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Thanks to my publisher, Grace (pictured with me), I had the opportunity to attend Dragon*Con this year. Simply put, this is a large sci-fi/fantasy convention held each year in Atlanta. In fact, it's many conventions rolled into one, including horror, anime, real-life science, and even "skepticism" (we backward religious folk know what that translates to). I'm not sure if skepticism is a genre of fiction now or what, but I did note that religious work was almost completely unrepresented. The two of us were there to see if Splashdown Books could change that.
The imbalance between skepticism/religion wasn't so surprising. As Christ has been pushed out of scientific circles on the one side, and the fanbase has become more agnostic on the other, it was only natural for the sci-fi/fantasy community to throw all things godly into the "myth" box. The recent work that is Christian is a far cry from being attractive to these audiences (why oh why is Ayn Rand on my Top Novels list and nothing Christian?). A big part of this problem is that 18-34 males (plentiful at Dragon*Con) are not a target audience for big Christian authors and publishers, even supposedly sci-fi/fantasy ones. I've read that work. Now I know how people feel when they try light beer.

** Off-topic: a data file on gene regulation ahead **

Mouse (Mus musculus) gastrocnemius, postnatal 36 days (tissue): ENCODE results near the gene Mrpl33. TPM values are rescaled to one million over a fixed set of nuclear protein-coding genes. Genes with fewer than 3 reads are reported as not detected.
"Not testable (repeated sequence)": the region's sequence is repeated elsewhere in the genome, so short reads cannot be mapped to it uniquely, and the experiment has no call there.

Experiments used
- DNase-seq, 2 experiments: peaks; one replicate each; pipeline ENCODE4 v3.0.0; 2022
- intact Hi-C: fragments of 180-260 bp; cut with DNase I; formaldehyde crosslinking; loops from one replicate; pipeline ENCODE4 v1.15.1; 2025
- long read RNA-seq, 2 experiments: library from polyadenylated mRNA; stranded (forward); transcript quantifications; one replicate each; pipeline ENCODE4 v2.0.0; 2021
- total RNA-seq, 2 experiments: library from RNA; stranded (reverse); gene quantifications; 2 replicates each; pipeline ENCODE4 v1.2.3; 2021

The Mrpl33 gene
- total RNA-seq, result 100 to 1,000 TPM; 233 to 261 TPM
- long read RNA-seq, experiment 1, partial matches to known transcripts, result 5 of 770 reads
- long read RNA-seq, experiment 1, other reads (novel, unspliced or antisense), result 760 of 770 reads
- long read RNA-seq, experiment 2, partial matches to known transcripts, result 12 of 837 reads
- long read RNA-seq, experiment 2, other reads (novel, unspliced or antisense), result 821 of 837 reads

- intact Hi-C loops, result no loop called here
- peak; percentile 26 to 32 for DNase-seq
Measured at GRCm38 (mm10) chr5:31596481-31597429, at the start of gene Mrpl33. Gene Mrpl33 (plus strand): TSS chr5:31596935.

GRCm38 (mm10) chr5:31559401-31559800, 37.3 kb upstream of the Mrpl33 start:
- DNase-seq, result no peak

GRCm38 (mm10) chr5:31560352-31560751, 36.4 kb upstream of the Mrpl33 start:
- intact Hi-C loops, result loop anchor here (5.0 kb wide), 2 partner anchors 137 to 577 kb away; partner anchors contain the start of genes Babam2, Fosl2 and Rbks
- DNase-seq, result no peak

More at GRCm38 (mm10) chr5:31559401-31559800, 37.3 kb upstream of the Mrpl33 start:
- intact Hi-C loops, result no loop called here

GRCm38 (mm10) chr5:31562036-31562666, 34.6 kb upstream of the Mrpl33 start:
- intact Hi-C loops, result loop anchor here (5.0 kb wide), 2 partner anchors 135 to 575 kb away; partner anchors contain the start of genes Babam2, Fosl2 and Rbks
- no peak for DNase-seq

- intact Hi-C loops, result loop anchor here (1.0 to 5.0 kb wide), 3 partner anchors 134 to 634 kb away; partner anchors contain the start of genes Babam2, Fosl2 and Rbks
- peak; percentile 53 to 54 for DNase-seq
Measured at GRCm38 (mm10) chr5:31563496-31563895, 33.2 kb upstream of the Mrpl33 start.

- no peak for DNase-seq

There was a ray of light on the second day of the convention, when they had the parade through the streets of Atlanta (awesome in itself). There was a group called Fans for Christ, which I'll provide a link to . They're basically there to show the convention-goers that not all believers are so quick to judge. Christians can be into High Fantasy, Dungeons and Dragons, Anime, even Goth culture without compromising our faith. (Never been involved with goths myself, but one of Grace's other authors does write to that audience. Shucks, here's another link .) They even invited me to a church service right at the convention on Sunday. I'd already made church plans with a local friend, but just the thought of a church service being held at the Con warmed my heart.
Actually, the skeptics probably had a service too. Just replace the Bible with On the Origin of Species, and "God lovingly created" with "Nature lovingly created", and they're good to go. ;)
This was my first convention since, I suppose, going to car shows when I was a kid. I didn't know what to expect and there was certainly enough to keep me busy. In the end, I got to soak in maybe a fifth of it. I suppose I'll be back sooner or later; sooner if Splashdown is involved. That aside, as an author, I'm not sure I got that much out of it. I don't focus on marketing, don't care who is selling oodles of books (unless I like the books), and aren't willing to pay $40 for someone's autograph. The atmosphere in general, though, I did value. I could feel the creative energy there. It was enough to make me wonder about the conventions in South Florida. Perhaps a day trip to one of them would be a good investment.
Just to think... All these people could become Caffeine readers! :D
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